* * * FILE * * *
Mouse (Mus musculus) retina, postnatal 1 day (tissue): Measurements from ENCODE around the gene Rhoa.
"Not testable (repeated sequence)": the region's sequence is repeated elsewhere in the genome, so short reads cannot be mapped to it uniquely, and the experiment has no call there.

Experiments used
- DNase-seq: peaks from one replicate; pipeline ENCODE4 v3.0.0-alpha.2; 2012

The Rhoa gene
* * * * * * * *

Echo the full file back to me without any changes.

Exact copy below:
Mouse (Mus musculus) retina, postnatal 1 day (tissue): Measurements from ENCODE around the gene Rhoa.
"Not testable (repeated sequence)": the region's sequence is repeated elsewhere in the genome, so short reads cannot be mapped to it uniquely, and the experiment has no call there.

Experiments used
- DNase-seq: peaks from one replicate; pipeline ENCODE4 v3.0.0-alpha.2; 2012

The Rhoa gene